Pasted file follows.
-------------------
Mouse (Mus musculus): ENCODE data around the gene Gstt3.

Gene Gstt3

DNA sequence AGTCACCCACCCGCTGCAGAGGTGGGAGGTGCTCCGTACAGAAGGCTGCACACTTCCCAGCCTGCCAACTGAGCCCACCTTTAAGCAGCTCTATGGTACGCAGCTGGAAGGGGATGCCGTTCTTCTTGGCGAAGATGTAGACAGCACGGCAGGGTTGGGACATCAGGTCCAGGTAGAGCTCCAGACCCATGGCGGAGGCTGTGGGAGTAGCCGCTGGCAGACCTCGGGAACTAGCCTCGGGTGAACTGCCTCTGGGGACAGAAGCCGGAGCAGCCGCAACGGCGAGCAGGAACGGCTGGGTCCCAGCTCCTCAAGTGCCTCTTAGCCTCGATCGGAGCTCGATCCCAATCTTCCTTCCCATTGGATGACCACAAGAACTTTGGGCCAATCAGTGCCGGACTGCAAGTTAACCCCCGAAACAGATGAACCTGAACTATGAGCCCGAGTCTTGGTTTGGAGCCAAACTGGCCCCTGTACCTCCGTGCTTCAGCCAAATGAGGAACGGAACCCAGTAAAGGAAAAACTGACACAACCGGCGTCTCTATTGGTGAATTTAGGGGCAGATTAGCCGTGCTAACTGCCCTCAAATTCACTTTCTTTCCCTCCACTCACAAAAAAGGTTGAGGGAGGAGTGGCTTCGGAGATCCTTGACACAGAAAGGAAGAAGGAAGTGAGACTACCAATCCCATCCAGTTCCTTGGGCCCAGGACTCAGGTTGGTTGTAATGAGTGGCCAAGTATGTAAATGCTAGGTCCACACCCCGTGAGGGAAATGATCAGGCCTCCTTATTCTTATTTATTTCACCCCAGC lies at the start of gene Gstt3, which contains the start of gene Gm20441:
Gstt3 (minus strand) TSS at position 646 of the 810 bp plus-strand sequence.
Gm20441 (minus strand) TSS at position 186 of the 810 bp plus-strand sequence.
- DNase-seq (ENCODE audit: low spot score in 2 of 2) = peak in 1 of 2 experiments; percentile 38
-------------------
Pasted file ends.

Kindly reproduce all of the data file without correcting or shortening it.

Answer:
Mouse (Mus musculus): ENCODE data around the gene Gstt3.

Gene Gstt3

DNA sequence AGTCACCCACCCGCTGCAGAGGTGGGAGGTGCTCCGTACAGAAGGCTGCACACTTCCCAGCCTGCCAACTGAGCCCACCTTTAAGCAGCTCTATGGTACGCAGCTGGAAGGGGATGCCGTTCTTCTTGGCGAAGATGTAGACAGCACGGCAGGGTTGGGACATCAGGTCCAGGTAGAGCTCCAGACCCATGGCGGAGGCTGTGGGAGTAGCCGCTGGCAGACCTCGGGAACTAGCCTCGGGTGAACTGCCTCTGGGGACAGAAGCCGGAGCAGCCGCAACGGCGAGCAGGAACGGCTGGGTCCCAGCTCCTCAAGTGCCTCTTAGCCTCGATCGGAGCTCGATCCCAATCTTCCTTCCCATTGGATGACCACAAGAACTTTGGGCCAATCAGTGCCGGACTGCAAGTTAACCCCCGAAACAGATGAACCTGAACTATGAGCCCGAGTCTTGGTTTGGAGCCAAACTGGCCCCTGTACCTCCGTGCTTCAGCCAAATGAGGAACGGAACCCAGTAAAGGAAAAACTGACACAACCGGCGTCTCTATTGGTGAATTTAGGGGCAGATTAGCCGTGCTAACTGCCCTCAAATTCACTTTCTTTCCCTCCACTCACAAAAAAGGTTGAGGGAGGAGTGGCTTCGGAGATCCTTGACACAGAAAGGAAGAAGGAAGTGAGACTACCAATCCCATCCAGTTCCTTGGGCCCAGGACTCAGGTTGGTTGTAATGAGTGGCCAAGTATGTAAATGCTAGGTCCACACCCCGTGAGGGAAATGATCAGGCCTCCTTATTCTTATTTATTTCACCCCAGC lies at the start of gene Gstt3, which contains the start of gene Gm20441:
Gstt3 (minus strand) TSS at position 646 of the 810 bp plus-strand sequence.
Gm20441 (minus strand) TSS at position 186 of the 810 bp plus-strand sequence.
- DNase-seq (ENCODE audit: low spot score in 2 of 2) = peak in 1 of 2 experiments; percentile 38